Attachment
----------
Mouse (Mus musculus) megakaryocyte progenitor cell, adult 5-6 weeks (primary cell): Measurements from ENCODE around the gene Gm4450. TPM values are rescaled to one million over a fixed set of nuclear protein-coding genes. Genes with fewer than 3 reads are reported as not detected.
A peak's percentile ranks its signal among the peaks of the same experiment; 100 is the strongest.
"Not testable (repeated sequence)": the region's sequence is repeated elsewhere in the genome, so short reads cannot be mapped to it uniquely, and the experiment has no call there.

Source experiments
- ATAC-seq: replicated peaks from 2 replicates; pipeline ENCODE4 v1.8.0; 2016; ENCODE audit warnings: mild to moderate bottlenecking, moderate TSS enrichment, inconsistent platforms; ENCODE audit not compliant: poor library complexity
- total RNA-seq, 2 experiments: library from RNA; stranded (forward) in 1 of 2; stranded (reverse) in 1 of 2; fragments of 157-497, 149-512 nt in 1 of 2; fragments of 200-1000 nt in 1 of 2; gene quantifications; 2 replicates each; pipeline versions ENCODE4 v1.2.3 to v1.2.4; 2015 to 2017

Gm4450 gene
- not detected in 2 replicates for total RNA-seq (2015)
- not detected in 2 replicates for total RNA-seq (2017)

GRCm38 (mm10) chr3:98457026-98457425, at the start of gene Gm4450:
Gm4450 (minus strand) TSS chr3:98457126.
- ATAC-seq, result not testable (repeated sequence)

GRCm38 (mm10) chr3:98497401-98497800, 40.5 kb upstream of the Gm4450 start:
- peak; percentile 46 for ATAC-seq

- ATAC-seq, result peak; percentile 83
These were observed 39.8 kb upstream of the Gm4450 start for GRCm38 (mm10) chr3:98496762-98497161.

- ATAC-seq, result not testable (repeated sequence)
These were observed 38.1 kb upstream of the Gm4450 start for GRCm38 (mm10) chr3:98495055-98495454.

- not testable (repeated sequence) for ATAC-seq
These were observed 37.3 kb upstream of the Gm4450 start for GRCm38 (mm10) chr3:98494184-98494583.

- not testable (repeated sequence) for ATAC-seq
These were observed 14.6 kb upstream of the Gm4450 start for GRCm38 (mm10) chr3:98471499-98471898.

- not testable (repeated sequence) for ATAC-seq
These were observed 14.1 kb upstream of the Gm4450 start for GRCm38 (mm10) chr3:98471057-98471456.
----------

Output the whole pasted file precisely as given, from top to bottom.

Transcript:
Mouse (Mus musculus) megakaryocyte progenitor cell, adult 5-6 weeks (primary cell): Measurements from ENCODE around the gene Gm4450. TPM values are rescaled to one million over a fixed set of nuclear protein-coding genes. Genes with fewer than 3 reads are reported as not detected.
A peak's percentile ranks its signal among the peaks of the same experiment; 100 is the strongest.
"Not testable (repeated sequence)": the region's sequence is repeated elsewhere in the genome, so short reads cannot be mapped to it uniquely, and the experiment has no call there.

Source experiments
- ATAC-seq: replicated peaks from 2 replicates; pipeline ENCODE4 v1.8.0; 2016; ENCODE audit warnings: mild to moderate bottlenecking, moderate TSS enrichment, inconsistent platforms; ENCODE audit not compliant: poor library complexity
- total RNA-seq, 2 experiments: library from RNA; stranded (forward) in 1 of 2; stranded (reverse) in 1 of 2; fragments of 157-497, 149-512 nt in 1 of 2; fragments of 200-1000 nt in 1 of 2; gene quantifications; 2 replicates each; pipeline versions ENCODE4 v1.2.3 to v1.2.4; 2015 to 2017

Gm4450 gene
- not detected in 2 replicates for total RNA-seq (2015)
- not detected in 2 replicates for total RNA-seq (2017)

GRCm38 (mm10) chr3:98457026-98457425, at the start of gene Gm4450:
Gm4450 (minus strand) TSS chr3:98457126.
- ATAC-seq, result not testable (repeated sequence)

GRCm38 (mm10) chr3:98497401-98497800, 40.5 kb upstream of the Gm4450 start:
- peak; percentile 46 for ATAC-seq

- ATAC-seq, result peak; percentile 83
These were observed 39.8 kb upstream of the Gm4450 start for GRCm38 (mm10) chr3:98496762-98497161.

- ATAC-seq, result not testable (repeated sequence)
These were observed 38.1 kb upstream of the Gm4450 start for GRCm38 (mm10) chr3:98495055-98495454.

- not testable (repeated sequence) for ATAC-seq
These were observed 37.3 kb upstream of the Gm4450 start for GRCm38 (mm10) chr3:98494184-98494583.

- not testable (repeated sequence) for ATAC-seq
These were observed 14.6 kb upstream of the Gm4450 start for GRCm38 (mm10) chr3:98471499-98471898.

- not testable (repeated sequence) for ATAC-seq
These were observed 14.1 kb upstream of the Gm4450 start for GRCm38 (mm10) chr3:98471057-98471456.